Thinking Out Loud: Devin Townsend

Devin Townsend live, 2012
(Image credit: Getty Images)

Devin Townsend has a work ethic that makes Dave Grohl look lazy.

Just look at the bands he’s played in, for a start: Strapping Young Lad, The Devin Townsend Band, Vai, The Wildhearts, Front Line Assembly, Casualties Of Cool and The Devin Townsend Project.

Don’t get us started on the countless bands he’s produced, influenced and championed over the years. He’s been progressive metal’s effervescent beacon of hope for around two decades, farting his way into our hearts. Nowadays, he seldom ceases the vicious record/tour cycle, so here are some info nuggets he’s chewed on his way around the block…

“If I get a salary, then my wife will have sex with me – so that’s great. If people are gonna buy something, when they can download it for free, you have to put the effort in. If you don’t do that, it’s just the label re-releasing the same album six times with a different font or something. Everyone thinks the industry’s dying, so they have to squeeze as much money out of it as possible. On one hand, I put a lot of time into my new boxset because I want it to be worth the fans’ money. But on the other hand, I dreamed of doing this when I was a kid! That hasn’t gone away. I don’t just say, “Oh, lemme know when it’s done.” I can’t understand why someone wouldn’t get involved.”

“Everybody likes money. Everybody wants to have sex and eat. Bands that keep going just for the sake of it, I totally understand. I’ve managed to diversify, and as a result people expect other things from me. It would just suck to have to keep lying to people, like, ‘This is the best, heaviest record we’ve ever done! We’re the same! We have the same clothes and the same hair, but we’re a little fatter!’ It’s a marketing thing a lot of times. All those things go hand in hand, right? The benefit I’ve had is never being super successful, so I never have to be tied to anything.”

(Image credit: Getty Images)

“Worse shit has happened to better people. As much as it sounds like a glib catchphrase, it’s the truth. It’s easy to compare your success or talent – or lack, thereof – to other people, and it becomes a strangely competitive thing in heavy music. It’s very easy to look at your friend’s band and say, ‘Oh, they’re doing better than me’, but it’s all perspective. If you lose sight of why you started making music in the first place – to illustrate time, to articulate emotions you have a hard time expressing in real life, whatever – for either money or trying to be young when you’re not, I think you lose the plot entirely.”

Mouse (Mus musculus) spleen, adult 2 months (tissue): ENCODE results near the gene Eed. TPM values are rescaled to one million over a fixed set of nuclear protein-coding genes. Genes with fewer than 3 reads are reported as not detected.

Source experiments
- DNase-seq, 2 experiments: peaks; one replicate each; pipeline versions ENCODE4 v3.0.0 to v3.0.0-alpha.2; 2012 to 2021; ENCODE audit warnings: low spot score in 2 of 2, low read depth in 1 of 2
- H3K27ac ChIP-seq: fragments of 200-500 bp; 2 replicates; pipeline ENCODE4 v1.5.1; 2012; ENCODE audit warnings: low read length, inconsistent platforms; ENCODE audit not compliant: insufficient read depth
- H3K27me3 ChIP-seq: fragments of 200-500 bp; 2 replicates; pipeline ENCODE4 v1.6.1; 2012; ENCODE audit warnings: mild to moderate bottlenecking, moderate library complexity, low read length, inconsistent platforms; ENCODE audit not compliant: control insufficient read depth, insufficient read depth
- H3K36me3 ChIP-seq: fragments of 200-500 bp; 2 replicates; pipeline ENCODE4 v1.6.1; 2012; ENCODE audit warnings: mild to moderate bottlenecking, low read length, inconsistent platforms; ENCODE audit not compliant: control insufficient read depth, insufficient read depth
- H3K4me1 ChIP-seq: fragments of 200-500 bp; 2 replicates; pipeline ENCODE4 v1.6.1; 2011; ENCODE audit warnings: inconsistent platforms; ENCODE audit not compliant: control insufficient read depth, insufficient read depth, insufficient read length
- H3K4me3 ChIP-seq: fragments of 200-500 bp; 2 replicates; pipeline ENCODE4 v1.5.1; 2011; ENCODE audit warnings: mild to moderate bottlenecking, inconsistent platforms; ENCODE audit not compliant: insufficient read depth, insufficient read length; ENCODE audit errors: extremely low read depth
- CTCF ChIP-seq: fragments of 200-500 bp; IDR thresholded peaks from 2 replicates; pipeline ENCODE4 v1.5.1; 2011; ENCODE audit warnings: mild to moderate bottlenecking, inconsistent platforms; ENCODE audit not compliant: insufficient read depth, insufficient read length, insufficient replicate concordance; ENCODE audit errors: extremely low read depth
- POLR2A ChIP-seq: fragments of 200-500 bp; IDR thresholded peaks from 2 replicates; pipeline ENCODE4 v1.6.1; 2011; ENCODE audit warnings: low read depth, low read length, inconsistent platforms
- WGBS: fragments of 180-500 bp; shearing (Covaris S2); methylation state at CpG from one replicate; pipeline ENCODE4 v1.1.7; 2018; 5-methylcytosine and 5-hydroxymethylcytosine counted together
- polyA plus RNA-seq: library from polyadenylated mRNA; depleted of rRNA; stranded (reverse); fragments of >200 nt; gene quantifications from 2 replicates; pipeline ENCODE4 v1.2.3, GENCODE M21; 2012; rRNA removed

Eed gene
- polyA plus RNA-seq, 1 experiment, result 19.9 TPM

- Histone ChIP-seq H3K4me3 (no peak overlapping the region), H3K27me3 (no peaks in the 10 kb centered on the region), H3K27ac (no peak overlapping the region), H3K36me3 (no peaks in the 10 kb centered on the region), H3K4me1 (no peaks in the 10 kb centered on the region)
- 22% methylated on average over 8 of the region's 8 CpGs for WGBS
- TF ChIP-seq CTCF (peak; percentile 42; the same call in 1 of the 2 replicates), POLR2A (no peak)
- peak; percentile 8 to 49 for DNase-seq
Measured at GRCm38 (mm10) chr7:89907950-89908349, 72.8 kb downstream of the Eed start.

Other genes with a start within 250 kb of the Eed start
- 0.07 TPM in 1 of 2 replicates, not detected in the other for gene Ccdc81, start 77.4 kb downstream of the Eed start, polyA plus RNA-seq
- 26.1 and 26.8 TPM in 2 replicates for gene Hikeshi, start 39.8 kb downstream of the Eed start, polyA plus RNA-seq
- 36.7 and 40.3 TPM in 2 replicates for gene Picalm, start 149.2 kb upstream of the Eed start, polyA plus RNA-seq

“You put a face or a band on a shirt, but after a while it’s just like, ‘fuck those guys’, But with an alien, the sky’s the limit. People have a shelf life. It’s only a matter of time before somebody who puts themselves out there as better than someone else is outed as being the same asshole everyone else is. You can have an emotional investment in a character that you can take any way you want, but sometimes I get bored of it, and that’s the only liability. It has a shelf life for me, personally. It’s like, ‘What do I do now? Ziltoid Lays An Egg or something?‘”

“You just plough through fields of shit and that shit solidifies into records. Those records represent what was going on at that point. When I was 25, that’s who I was; now I’m 43, this is who I am. It’s unavoidable. The only thing you can do is try and rationalise it for people, because I don’t expect them to understand.”

“It’s unhealthy to try process success. I’m able to continue because I’m surrounded by people and circumstances that keep my feet on the ground. If any of this stuff had happened during Strapping Young Lad, when I was less emotionally mature – and that’s not saying much, that’s a low bar – then I might have taken it to heart a little more. But now, the only way I can get through those experiences and process them is just go, ‘eh’. I’m not trying to be flippant, because it’s great and it’s an honour and everything, but it’s music. It’s lower tier, intermediate prog metal that does OK in certain territories and shit in others, right?”